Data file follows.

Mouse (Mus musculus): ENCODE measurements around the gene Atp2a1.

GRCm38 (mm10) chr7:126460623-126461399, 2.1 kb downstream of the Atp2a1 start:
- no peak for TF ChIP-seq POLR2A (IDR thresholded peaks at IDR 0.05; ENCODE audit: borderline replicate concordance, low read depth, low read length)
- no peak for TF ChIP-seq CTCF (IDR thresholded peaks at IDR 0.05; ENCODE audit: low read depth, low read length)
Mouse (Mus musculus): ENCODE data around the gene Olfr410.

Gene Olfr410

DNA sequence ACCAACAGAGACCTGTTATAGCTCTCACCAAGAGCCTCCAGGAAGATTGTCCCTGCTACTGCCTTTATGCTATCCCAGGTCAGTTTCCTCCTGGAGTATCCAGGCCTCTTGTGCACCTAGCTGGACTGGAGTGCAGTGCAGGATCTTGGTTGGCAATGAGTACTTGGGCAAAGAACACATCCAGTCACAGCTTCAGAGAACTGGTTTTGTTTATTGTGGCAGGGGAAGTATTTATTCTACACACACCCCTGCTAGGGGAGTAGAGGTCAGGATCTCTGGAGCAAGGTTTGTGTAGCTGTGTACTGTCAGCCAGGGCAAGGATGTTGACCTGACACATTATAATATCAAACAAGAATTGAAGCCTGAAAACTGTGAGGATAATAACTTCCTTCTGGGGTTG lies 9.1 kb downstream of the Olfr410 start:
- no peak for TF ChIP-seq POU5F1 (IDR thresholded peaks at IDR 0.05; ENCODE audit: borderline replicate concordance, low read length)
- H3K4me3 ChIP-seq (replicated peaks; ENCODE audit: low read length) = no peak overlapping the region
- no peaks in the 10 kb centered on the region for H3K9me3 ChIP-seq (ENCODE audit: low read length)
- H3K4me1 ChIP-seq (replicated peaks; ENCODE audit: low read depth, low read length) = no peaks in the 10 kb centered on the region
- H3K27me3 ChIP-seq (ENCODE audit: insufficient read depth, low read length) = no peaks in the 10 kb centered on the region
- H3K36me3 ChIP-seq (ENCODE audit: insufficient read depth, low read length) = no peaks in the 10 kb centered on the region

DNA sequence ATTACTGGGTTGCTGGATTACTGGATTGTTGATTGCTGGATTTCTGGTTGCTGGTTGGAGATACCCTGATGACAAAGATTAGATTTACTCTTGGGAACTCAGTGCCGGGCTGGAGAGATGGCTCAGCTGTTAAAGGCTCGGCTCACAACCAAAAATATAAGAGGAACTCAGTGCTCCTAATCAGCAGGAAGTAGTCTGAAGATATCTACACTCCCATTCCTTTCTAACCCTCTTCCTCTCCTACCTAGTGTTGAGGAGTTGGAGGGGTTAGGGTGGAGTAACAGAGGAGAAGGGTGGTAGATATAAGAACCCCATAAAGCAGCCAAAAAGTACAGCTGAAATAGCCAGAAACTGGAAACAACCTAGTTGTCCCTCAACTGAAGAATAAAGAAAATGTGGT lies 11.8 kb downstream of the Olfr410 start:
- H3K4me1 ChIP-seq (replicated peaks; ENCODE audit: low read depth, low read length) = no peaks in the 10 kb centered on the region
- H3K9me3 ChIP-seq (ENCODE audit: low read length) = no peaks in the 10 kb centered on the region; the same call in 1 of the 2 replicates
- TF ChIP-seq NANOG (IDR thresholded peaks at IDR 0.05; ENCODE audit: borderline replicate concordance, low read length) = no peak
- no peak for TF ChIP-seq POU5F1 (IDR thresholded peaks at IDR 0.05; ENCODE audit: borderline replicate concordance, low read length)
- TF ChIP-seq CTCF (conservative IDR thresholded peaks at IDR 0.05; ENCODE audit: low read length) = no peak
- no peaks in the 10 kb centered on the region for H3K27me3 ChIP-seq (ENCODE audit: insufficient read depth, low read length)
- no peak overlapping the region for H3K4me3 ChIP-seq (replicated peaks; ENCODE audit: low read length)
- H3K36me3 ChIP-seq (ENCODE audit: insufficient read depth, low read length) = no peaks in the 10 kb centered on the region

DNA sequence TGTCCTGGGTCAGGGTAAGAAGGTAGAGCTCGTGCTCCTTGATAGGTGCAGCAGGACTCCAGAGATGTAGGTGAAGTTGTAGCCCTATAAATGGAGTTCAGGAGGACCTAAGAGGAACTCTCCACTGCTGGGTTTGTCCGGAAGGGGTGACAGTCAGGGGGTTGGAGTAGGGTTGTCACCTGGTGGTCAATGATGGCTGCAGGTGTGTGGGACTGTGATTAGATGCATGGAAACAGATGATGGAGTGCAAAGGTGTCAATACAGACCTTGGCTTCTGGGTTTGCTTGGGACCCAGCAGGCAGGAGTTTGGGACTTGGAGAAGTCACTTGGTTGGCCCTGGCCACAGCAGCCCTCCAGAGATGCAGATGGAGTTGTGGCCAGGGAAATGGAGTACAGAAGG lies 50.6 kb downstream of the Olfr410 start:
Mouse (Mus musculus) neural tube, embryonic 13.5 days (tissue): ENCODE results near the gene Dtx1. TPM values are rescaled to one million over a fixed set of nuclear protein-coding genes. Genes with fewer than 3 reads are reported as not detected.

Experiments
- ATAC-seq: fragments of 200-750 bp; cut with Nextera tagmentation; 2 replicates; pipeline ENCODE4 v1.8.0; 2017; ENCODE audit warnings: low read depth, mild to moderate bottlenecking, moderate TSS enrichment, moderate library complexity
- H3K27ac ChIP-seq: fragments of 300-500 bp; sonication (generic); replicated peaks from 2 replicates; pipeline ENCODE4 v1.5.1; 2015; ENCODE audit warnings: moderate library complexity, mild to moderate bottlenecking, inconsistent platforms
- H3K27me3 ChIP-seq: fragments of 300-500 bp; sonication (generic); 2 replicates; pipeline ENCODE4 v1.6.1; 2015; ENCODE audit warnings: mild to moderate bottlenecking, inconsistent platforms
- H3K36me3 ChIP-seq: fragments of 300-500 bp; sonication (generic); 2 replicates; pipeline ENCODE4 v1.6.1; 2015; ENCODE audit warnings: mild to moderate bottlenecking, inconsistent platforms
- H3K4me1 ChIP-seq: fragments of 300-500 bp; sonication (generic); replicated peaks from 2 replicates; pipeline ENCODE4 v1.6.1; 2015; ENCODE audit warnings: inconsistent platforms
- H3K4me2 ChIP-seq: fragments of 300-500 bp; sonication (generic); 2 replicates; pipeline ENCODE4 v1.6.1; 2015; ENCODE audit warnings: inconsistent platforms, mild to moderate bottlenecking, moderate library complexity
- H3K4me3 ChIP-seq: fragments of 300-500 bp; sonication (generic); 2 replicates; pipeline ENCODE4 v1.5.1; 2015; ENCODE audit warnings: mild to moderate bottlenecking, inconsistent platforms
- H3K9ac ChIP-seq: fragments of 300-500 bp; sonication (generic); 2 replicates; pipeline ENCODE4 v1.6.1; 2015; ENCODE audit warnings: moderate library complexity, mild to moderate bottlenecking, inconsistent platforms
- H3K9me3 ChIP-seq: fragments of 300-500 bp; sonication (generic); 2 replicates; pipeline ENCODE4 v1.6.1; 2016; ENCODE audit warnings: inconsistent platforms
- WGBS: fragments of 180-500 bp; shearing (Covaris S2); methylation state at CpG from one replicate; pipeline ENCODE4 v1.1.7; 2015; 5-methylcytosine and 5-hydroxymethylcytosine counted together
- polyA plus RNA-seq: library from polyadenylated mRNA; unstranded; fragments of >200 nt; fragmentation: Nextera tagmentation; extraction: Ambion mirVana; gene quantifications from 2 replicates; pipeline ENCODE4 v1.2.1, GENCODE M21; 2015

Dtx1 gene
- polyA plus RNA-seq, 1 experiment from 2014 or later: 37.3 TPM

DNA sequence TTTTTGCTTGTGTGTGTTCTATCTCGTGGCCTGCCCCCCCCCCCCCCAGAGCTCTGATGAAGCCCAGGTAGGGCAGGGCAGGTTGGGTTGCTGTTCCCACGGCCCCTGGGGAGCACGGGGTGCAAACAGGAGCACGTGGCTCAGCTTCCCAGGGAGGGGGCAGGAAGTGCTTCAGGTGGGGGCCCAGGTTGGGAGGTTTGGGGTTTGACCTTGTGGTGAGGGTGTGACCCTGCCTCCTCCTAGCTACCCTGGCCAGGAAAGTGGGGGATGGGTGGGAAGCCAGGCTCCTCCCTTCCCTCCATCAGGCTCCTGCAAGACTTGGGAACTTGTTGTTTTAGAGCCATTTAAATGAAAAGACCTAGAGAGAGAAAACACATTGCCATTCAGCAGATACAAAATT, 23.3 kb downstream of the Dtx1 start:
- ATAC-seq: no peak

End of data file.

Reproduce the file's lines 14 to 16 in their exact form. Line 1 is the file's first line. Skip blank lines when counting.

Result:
DNA sequence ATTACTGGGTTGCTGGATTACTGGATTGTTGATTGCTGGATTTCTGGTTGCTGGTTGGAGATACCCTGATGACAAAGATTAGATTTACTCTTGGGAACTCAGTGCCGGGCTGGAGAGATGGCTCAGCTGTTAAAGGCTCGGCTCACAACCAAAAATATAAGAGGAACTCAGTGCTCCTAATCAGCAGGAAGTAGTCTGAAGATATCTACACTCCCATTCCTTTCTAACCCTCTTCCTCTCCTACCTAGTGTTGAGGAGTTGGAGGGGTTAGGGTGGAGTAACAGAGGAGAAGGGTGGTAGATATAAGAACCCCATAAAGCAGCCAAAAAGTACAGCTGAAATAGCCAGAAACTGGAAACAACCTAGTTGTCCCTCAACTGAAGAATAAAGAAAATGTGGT lies 11.8 kb downstream of the Olfr410 start:
- H3K4me1 ChIP-seq (replicated peaks; ENCODE audit: low read depth, low read length) = no peaks in the 10 kb centered on the region
- H3K9me3 ChIP-seq (ENCODE audit: low read length) = no peaks in the 10 kb centered on the region; the same call in 1 of the 2 replicates